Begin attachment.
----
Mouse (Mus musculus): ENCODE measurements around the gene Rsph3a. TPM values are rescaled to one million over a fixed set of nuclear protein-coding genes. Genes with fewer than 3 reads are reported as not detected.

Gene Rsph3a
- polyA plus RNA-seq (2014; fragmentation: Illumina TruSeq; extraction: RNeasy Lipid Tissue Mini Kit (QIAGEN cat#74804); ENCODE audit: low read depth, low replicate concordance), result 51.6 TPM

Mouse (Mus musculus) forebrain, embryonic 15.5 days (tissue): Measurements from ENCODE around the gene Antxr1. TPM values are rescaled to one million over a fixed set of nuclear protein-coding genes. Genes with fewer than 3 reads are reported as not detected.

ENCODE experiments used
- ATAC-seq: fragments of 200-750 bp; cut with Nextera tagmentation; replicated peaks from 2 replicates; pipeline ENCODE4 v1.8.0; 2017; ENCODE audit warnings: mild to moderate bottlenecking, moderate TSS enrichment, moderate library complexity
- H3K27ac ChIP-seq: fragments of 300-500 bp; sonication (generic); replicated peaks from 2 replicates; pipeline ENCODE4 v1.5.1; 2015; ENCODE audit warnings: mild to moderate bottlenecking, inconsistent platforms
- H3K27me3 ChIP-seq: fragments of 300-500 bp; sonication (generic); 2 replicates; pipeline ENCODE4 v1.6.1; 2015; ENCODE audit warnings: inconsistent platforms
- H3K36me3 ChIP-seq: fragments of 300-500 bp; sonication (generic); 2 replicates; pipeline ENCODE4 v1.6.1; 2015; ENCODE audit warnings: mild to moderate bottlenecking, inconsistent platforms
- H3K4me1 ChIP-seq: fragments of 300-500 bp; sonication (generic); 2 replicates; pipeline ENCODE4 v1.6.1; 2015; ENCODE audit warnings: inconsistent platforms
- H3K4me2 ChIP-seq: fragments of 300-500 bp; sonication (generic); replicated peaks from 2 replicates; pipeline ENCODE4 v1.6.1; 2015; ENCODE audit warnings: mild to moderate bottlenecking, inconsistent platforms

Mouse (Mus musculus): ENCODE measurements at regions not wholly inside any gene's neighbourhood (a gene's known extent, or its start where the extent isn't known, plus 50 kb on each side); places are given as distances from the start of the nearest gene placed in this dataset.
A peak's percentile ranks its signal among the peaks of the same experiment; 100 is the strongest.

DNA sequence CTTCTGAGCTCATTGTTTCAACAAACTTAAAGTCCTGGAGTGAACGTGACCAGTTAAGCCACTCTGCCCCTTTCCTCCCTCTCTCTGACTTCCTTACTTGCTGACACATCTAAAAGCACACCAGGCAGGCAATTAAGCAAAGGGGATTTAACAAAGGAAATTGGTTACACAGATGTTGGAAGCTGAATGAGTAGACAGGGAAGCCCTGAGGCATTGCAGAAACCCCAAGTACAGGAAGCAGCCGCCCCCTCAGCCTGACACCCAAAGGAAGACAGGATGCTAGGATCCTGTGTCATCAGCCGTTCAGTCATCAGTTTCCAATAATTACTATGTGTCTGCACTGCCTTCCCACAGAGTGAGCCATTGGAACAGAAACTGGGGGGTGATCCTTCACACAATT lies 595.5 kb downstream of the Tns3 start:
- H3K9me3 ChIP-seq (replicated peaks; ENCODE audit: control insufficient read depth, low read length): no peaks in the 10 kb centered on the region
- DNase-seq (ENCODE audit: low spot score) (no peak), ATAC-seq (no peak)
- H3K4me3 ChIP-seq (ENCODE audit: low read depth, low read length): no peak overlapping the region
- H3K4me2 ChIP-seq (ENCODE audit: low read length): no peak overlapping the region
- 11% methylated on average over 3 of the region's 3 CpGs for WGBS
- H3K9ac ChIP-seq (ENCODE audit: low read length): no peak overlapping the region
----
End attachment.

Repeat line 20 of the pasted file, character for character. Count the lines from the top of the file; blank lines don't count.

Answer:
- H3K9ac ChIP-seq (ENCODE audit: low read length): no peak overlapping the region